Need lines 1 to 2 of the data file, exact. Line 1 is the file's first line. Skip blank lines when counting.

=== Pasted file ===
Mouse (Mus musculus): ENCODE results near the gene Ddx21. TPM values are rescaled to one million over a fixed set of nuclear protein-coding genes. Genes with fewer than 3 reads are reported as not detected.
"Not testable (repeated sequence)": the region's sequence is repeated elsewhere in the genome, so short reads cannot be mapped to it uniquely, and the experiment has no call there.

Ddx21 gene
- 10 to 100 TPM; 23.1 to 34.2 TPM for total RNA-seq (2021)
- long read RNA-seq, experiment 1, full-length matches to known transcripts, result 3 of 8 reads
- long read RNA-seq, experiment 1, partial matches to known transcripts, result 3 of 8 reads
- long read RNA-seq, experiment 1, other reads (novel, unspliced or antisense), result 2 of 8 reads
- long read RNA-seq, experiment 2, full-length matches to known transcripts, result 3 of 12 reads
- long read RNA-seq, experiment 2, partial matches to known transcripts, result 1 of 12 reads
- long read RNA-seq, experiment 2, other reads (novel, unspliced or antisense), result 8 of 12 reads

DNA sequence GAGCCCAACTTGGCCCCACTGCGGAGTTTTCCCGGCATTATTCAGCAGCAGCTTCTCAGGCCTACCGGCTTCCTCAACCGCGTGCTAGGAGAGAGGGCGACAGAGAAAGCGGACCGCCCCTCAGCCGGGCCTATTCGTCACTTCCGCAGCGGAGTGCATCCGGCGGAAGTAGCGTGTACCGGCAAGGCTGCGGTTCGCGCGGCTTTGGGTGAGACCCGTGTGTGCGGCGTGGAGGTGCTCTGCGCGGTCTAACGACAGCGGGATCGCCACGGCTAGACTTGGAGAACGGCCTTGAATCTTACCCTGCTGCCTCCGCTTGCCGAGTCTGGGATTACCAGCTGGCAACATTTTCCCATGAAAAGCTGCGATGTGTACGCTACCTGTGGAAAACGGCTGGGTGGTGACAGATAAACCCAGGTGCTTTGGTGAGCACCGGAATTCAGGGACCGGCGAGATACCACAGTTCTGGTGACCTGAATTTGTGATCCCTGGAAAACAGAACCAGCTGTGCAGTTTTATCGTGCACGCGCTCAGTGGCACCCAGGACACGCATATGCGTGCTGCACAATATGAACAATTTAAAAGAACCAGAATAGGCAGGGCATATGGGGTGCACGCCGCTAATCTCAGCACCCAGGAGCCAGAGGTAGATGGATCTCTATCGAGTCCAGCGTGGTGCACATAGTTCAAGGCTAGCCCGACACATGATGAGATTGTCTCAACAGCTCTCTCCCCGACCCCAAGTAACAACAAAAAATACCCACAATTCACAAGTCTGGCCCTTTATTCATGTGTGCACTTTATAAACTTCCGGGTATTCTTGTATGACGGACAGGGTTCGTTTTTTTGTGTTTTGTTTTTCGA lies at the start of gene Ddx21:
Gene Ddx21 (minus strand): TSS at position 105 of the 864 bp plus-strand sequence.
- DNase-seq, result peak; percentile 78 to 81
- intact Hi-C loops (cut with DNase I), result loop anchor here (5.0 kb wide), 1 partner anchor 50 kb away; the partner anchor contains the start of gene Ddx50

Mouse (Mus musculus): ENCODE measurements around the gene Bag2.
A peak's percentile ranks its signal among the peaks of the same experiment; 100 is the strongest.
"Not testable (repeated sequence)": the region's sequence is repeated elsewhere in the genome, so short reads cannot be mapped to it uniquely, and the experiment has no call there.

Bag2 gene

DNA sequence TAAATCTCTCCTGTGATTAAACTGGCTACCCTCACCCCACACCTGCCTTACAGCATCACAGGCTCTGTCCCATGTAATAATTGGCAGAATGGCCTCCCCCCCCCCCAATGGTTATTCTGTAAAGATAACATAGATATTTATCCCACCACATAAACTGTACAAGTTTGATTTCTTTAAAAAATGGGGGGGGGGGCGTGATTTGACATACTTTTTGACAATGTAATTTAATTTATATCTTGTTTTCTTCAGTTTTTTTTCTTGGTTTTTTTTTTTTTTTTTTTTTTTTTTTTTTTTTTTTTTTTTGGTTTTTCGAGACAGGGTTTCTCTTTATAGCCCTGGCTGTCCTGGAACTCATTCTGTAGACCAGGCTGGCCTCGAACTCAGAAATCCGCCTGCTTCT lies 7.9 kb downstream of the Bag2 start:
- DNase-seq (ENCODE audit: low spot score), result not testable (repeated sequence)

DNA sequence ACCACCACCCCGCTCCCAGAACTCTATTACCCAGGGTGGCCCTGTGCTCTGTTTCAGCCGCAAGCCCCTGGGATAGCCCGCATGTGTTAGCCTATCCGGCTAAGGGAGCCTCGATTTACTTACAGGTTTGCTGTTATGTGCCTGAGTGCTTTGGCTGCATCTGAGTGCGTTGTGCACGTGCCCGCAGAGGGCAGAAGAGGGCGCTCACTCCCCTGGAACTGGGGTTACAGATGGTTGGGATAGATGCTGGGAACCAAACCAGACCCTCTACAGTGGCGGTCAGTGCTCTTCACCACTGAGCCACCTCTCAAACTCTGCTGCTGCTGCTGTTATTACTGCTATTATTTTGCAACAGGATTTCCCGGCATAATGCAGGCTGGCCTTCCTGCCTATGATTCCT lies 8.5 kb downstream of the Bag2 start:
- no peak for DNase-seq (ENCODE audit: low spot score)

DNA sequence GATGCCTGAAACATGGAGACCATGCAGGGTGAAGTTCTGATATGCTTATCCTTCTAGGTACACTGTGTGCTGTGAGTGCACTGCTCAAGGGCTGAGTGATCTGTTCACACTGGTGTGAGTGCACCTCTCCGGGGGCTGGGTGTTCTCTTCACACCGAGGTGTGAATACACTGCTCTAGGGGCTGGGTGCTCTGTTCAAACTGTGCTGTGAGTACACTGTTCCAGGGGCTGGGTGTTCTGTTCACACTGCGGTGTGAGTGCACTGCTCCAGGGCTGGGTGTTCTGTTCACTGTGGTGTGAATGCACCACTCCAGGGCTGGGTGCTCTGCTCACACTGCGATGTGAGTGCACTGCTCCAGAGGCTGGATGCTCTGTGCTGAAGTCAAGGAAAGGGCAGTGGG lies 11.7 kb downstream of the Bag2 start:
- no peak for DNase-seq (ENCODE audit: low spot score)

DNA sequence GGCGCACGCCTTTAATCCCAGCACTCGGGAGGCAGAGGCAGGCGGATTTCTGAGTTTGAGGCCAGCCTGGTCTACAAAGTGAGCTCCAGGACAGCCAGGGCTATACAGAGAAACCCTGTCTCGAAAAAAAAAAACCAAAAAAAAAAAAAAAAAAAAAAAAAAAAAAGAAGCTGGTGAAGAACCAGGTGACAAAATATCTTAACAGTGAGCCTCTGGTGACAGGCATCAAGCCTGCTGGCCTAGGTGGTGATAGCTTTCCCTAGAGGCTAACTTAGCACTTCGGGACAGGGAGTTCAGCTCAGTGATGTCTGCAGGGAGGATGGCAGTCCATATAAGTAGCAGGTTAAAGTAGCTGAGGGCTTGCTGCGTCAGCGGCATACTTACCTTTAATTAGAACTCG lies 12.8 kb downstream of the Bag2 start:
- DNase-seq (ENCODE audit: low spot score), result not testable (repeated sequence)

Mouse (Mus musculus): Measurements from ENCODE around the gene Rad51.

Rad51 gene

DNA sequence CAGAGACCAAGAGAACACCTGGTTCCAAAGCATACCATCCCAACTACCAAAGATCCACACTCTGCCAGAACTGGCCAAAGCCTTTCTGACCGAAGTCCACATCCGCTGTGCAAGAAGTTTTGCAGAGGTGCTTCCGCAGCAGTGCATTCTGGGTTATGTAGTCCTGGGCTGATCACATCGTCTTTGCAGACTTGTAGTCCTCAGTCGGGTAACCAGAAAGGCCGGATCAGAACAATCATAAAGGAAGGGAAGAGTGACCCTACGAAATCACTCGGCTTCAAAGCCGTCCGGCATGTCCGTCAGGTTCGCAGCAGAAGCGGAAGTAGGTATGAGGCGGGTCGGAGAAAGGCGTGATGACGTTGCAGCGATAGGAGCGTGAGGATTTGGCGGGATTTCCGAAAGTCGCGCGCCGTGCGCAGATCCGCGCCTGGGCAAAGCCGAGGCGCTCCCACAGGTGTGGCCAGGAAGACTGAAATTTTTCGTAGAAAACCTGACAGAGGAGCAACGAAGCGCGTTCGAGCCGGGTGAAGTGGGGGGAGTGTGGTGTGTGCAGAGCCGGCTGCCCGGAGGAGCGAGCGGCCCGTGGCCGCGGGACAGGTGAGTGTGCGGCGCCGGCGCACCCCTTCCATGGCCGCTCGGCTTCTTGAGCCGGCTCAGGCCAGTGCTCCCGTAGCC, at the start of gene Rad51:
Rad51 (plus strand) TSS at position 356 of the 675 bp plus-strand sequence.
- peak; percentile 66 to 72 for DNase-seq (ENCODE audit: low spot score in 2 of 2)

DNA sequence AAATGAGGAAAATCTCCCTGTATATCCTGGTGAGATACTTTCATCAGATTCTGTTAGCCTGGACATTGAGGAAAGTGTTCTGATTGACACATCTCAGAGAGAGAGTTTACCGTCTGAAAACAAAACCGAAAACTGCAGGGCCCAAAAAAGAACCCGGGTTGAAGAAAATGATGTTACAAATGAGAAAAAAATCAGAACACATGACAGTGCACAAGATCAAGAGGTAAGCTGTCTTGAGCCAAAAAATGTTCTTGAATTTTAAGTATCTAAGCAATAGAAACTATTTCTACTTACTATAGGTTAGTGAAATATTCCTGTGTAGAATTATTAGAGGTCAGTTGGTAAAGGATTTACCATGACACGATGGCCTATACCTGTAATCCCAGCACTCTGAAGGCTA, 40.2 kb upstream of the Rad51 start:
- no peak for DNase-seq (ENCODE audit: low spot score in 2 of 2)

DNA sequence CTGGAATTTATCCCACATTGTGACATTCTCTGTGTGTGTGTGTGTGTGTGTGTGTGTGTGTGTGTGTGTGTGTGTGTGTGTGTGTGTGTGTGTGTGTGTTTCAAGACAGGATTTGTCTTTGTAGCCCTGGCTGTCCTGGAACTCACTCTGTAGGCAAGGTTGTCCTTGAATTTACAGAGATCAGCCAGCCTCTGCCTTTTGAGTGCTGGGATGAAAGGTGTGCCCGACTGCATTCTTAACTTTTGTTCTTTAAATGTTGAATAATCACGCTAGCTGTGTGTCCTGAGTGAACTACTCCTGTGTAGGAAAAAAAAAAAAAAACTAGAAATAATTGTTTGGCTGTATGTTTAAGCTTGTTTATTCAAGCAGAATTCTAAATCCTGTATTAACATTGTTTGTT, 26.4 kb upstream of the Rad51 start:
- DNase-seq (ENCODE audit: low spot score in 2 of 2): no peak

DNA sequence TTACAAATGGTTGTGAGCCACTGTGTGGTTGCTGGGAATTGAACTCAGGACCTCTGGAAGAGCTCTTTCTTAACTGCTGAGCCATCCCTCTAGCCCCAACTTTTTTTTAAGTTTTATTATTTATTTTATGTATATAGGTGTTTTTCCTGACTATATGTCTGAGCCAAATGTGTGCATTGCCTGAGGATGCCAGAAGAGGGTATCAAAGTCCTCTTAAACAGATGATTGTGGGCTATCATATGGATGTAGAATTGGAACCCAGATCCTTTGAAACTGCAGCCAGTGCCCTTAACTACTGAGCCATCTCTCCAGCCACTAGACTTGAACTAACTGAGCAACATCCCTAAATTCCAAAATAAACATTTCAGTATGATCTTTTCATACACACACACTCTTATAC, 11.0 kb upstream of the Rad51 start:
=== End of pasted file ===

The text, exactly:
Mouse (Mus musculus): ENCODE results near the gene Ddx21. TPM values are rescaled to one million over a fixed set of nuclear protein-coding genes. Genes with fewer than 3 reads are reported as not detected.
"Not testable (repeated sequence)": the region's sequence is repeated elsewhere in the genome, so short reads cannot be mapped to it uniquely, and the experiment has no call there.